Of those, only 13 (or about 7% of them) qualified as Long-Term Care Equality Leaders, the highest level of the report's three tiers. To reach it, the facility must offer at least one trans-inclusive health care plan.
Another 137 communities in the report (68%) were High Performers, eight (4%) were not as far along and deemed Builders. Another 42 (21%) didn't rise to any of the three tiers.
The three states with the highest number of communities participating in the study: Ohio, New York and California, in descending order. The 17 with zero participants: Alaska, Arkansas, Hawaii, Idaho, Kansas, Kentucky, Louisiana, Maine, Montana, Nevada, New Hampshire, North Dakota, Oklahoma, South Carolina, South Dakota, Vermont and Wyoming.
"'Should the time come when I need long-term care support, will I be able to find a place to live that supports me, that recognizes me, that treats me with dignity?'"
Sherrill Wayland, SAGE's senior director of special initiatives and partnerships, believes that over time, long-term care communities and senior housing developments in all 50 states and in more rural areas will participate in the biannual survey.
The Beginning Stages of LGBTQ+ Inclusion
"We recognize that in this industry, we are in the beginning stages" of LGBTQ+ inclusion, says Dan Stewart, associate director of the Human Rights Campaign Aging Equality Project and a gerontologist. "I think as time continues, individual institutions will see that not only is this the right thing to do, but it's smart business sense."
Explaining why her United Church Homes senior living facility in Beavercreek, Ohio takes LGBTQ+ inclusion so seriously (it's a designated Leader in the report), executive director Laura Farrell says: "United Church felt this was an underserved population in senior care and senior housing."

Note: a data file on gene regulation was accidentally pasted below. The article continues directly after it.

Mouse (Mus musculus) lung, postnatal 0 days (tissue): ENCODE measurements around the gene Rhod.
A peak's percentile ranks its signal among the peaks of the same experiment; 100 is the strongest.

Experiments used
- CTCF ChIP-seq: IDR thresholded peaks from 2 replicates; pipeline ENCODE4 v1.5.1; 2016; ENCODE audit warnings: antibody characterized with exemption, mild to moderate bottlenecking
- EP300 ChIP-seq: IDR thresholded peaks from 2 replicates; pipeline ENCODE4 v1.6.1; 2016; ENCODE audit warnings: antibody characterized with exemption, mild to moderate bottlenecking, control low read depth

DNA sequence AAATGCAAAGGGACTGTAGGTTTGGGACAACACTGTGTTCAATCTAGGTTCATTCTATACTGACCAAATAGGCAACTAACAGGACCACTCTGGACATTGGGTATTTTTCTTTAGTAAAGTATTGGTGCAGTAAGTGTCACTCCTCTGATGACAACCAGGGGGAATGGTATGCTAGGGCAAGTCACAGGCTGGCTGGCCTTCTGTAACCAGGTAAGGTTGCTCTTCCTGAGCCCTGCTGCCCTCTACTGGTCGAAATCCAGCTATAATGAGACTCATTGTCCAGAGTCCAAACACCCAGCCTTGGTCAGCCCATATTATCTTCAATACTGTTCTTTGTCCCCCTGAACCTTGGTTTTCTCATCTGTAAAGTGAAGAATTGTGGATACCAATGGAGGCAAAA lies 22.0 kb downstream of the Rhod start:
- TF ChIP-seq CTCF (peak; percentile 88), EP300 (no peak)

That's also the reason the nonprofit is developing a primarily LGBTQ+ independent living community in Dayton, Ohio, working with the city and planning commission. The goal: breaking ground at the end of 2023.
"One of the biggest concerns we continue to hear from our older LGBTQ+ people is, 'Should the time come when I need long-term care support, will I be able to find a place to live that supports me, that recognizes me, that treats me with dignity?' And that doesn't discriminate against me because I'm LGBTQ+,'" says Wayland.
Fears Based on History
The question comes from lived experience.
"Ten-plus years ago, [long-term care and senior housing] providers were adamantly saying, 'There are no LGBTQ elders that live here,'" says Stewart. "Thankfully, I believe we've now seen with growing awareness, growing social context and conversation and recognition that the LGBTQ community exists across all spectrums of identities and that includes age."
Stewart notes that although many Millennials, Gen Zers, Gen Xers and boomers have been out and open for decades, "some members of our community in their late 70s and 80s have a history that often led to them being in the closet, out of fear of receiving poor treatment and access to services."
Farrell says many in the LGBTQ+ generation who want to live in long-term care communities and senior housing are "pre-Stonewall and live a little bit in fear" after facing years of discrimination.
Wayland says SAGE has seen people being denied entrance into long-term care communities because they're gay, lesbian, bisexual or transgender.
"These are true concerns and at a time when people are needing support but sometimes don't have the ability to pick up and move to another area of the country where they may feel more supported," she adds. "There definitely are real challenges out there."
Being Who They Were
Farrell recalls a lesbian couple who lived in Beavercreek a few years ago: "One of them said it was the first time she was ever able to feel safe having a public relationship with her longtime partner. They could walk up and down the halls holding hands. For the first time in 60 years, they could be who they were."
In the Long-Term Care Equality Index 2023, 73% of participants said they have rooming policies that are inclusive of same-sex couples and 84% took part in or supported one or more LGBTQ+ related events or initiatives in their service area.